TRENTON- A judge has ordered New Jersey Gov. Jon S. Corzine to publicly release hundreds of e-mails he exchanged with a state worker union leader who was once his lover.
In his ruling, Superior Court Judge Paul Innes said the e-mails were public records.
The decision yesterday is a blow to Corzine, who wanted e-mails that he exchanged with ex-girlfriend Carla Katz during state-worker contract talks in 2006 and 2007 to be kept private.
"The relationship created a clear potential for conflict," Innes wrote. "These types of communications would be the sort of communications the Supreme Court felt the public had the right of access to understand and evaluate the reasonableness of the public body's actions."
New Jersey Republican Party chairman Tom Wilson filed suit to make the e-mails public, alleging that the relationship could have tainted negotiations.
Wilson's attorney, Mark Sheridan, said the order requires Corzine to release at least 745 documents within two weeks, though no exact date has been set.
"Now the public can finally judge for themselves whether Gov. Corzine acted in our interest or whether he violated the public interest because of his personal relationship with Carla Katz," Wilson said.
Corzine, a Democrat, contends the e-mails are private under privileges afforded governors.
Attorney General Anne Milgram said the governor will appeal and ask the release of the e-mails be stayed.
But an appellate court yesterday quickly denied a request by the state to redact parts of the ruling that indicate how many e-mails Corzine turned over to Innes.
"We believe that the judge's decision significantly undercuts the long-standing executive privilege in a way that harms the office of the governor and harms the ability of future governors to do their jobs effectively," Milgram said.
Ed McBride, Corzine's general counsel, said the governor would follow Milgram's advice on how to proceed.
"This case has never been about hiding anything," McBride added. "The governor has nothing to hide."
If that's that case, Wilson said, Corzine should immediately release the e-mails.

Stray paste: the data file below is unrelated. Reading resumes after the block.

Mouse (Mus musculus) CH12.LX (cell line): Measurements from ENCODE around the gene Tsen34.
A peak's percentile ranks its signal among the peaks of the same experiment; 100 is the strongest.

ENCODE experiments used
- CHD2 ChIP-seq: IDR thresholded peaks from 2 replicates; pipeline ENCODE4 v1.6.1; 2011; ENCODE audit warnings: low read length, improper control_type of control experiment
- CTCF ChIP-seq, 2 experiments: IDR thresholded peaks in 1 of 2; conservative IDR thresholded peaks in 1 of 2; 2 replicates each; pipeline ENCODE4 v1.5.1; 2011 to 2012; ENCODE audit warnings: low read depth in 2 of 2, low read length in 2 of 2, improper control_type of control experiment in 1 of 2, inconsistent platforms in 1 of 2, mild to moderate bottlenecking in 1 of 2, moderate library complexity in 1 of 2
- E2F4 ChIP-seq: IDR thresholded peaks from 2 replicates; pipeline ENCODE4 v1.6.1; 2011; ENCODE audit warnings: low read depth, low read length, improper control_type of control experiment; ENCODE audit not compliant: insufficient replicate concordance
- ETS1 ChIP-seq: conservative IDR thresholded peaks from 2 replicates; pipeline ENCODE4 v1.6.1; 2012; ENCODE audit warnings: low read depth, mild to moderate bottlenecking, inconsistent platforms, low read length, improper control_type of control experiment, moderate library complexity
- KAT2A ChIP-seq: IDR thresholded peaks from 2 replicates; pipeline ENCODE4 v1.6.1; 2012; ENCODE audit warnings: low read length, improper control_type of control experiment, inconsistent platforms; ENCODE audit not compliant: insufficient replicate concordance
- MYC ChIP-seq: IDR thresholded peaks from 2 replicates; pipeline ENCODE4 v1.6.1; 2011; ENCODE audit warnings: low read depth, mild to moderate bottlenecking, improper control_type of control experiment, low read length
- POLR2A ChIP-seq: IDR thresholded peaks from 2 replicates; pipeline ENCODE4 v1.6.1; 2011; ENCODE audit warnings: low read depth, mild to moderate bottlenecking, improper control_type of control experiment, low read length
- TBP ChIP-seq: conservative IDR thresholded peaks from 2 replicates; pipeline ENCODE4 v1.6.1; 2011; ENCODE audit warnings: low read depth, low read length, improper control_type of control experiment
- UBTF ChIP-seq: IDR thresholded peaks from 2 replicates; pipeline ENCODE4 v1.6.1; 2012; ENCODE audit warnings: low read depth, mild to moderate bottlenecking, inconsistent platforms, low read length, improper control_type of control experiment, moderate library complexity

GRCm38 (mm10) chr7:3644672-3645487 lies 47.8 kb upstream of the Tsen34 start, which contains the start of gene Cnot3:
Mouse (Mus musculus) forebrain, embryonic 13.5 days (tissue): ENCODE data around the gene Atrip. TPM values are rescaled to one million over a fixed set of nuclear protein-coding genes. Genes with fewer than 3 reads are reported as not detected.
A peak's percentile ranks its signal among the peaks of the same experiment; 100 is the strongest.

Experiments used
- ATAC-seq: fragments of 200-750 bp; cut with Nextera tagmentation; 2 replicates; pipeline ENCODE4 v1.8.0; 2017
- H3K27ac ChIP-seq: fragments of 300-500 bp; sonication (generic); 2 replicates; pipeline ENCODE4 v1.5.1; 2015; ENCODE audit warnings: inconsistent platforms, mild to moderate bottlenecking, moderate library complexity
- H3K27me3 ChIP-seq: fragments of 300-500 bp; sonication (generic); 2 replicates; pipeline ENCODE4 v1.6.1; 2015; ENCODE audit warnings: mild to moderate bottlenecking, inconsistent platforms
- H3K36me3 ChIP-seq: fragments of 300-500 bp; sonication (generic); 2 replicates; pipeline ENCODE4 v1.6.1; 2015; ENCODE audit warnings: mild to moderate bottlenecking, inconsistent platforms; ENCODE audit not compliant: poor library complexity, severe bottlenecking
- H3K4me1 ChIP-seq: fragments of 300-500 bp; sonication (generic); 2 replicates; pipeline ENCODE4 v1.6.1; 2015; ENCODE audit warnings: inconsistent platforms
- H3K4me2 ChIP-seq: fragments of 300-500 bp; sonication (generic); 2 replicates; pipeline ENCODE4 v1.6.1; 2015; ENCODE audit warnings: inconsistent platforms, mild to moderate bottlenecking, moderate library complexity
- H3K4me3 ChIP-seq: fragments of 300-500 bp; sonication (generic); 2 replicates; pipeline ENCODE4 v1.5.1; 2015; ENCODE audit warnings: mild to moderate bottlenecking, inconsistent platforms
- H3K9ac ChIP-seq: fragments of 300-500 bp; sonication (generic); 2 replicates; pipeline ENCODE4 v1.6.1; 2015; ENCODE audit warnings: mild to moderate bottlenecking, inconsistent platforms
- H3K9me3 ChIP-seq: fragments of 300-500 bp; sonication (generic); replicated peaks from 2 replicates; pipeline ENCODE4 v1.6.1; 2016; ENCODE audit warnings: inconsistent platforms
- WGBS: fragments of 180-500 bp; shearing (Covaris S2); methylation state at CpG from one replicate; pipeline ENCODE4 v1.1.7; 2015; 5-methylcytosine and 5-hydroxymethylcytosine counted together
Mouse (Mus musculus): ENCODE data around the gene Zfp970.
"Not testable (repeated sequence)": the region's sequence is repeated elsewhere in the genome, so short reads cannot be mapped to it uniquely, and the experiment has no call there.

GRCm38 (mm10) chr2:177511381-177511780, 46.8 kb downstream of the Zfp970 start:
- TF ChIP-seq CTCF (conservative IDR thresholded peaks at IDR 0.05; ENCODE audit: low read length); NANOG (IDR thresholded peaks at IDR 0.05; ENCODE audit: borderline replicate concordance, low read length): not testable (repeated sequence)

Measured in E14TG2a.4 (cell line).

"If he has nothing at all to hide, then he shouldn't have to take any further steps to hide all that nothing," he said.
The judge ruled not all the communications should be released - 55 documents were deemed privileged and could be withheld - because Katz "can still operate as an advisor to the governor on topics which do not concern state employees, their unions or collective negotiations."
But Innes wrote: "The public has a right to know whether the relationship between the governor and Ms. Katz had any improper influence on the governor's paramount obligation to serve the interest of the citizens of New Jersey first."
Sidney Lehmann, Katz's attorney, said they will appeal.
"We continue to believe that these e-mails, sent with the expectation of privacy, should rightfully remain private," he said. "We believe that the court's ruling is wrong. We will appeal it and continue to vigorously fight for the time-honored rights to confidentiality and privacy."
Wilson filed suit on May 31, 2007, asking to make the e-mails public, after he and several news organizations were denied access to the e-mails.
In 2007, Corzine said he stopped using e-mail because of the lawsuit.
In March, an Associated Press investigation showed while e-mail and text-messaging has become a hugely popular way to communicate throughout society, governments at all levels are often unwilling to let the public see the e-mails of their elected officials.
Officially, e-mails in New Jersey and a handful of states are treated like paper documents and subject to public-information requests. But most of these states have rules allowing them to choose which e-mails to turn over, and most decide on their own when e-mail records are deleted, the AP report showed.
Katz - president of Communications Workers of America Local 1034, which represents about 10,000 state workers - gained attention during Corzine's successful 2005 gubernatorial when it was revealed she once dated the multimillionaire Corzine and that he paid off the mortgage on her house and gave her other gifts they have refused to disclose.